But markets are not mathematical…nor mechanical; they’re moral. Their purpose is not to make people wealthy, but to make them wise. And then…only for a while.

It they were mathematical you might make people richer by adding zeros. But it’s not that simple. Zimbabwe tried it; it doesn’t work. A Dear Reader gave us a $10 TRILLION dollar bill – real money printed by the Zimbabwean Treasury. That – and about $5 US dollars – will buy you a cup of coffee in Harare…if they have any.

If they were purely mathematical, you might be able to anticipate price movements with computers and PhDs in math. Many have tried it. As far as we know, none has ever really succeeded.

It’s not a mechanical system either. When prices go down, there are no screws you can tighten…no levers you can pull… Nor can you add more fuel or slather on more grease. It’s not that simple.

Instead, markets are complex natural systems. Like mistresses, they can be jiggled and jived… but they can never really be controlled or predicted. That’s what makes them so interesting, of course.

The markets are always teaching us…always correcting us…always giving us a kick in the pants. These are moral lessons…in the broad sense. That is, if you do the wrong thing you get punished for it. Step on a rake; it hits you in the face.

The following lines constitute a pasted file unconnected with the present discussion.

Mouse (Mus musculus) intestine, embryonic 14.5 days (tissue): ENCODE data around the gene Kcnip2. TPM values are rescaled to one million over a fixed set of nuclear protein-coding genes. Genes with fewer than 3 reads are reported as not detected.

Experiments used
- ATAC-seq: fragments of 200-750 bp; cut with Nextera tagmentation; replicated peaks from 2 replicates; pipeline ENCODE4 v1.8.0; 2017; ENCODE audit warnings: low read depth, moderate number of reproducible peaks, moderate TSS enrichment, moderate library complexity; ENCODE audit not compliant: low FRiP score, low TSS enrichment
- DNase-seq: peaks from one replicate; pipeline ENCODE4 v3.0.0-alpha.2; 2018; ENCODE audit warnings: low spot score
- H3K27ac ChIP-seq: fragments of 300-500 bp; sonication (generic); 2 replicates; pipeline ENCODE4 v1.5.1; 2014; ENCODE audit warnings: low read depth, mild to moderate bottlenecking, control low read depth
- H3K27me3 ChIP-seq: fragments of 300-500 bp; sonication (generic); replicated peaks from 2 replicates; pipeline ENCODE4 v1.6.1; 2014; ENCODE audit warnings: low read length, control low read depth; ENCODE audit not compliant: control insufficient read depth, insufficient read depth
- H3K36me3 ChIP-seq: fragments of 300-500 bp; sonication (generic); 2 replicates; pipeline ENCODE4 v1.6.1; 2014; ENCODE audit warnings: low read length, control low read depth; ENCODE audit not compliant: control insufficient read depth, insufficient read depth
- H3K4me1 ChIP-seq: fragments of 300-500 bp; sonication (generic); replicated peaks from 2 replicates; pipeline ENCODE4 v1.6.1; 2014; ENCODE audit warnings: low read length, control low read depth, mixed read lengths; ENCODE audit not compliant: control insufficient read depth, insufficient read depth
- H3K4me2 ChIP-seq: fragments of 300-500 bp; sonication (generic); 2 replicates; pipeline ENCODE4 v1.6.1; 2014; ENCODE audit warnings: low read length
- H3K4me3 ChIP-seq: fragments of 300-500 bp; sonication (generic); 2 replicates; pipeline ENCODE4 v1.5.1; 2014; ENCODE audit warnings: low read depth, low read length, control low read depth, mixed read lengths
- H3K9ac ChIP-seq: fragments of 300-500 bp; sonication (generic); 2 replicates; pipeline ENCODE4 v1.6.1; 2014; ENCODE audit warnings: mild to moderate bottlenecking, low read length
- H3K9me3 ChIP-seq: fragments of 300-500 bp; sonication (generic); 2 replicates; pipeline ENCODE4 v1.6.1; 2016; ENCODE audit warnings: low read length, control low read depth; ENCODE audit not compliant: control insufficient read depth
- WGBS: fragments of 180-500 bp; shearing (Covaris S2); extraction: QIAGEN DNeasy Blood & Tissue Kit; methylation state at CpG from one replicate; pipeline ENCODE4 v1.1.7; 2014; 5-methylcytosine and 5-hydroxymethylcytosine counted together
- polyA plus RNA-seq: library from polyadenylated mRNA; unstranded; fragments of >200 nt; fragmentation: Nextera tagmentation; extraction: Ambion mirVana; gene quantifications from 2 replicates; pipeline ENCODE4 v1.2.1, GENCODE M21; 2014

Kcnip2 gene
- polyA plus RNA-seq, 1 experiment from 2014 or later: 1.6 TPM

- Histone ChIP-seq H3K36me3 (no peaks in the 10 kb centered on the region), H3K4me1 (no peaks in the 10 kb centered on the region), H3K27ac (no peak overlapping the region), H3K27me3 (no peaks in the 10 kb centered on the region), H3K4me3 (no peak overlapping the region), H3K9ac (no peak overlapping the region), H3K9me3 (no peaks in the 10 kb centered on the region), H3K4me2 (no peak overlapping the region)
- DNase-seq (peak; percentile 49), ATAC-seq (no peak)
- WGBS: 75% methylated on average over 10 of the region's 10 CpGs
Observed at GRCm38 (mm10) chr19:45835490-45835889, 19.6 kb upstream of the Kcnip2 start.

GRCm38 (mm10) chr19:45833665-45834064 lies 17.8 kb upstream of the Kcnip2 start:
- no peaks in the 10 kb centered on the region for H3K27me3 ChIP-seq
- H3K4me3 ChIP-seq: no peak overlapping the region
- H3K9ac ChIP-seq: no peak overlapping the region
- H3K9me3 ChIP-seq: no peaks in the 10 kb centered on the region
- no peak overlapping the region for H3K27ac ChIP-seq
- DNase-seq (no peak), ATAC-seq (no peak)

The purpose of a bear market is to correct the errors of the preceding boom. Most prominent among those errors is to think you can make money by speculating in the stock market. When this idea takes hold, good sense goes out the window. People will buy dotcoms with no business plans…and house builders at 40 times earnings!

But that’s how we’ll know when the correction is over – when people give up on the stock market…when they want nothing more to do with it. Judging by today’s news…we’re still a long way from there.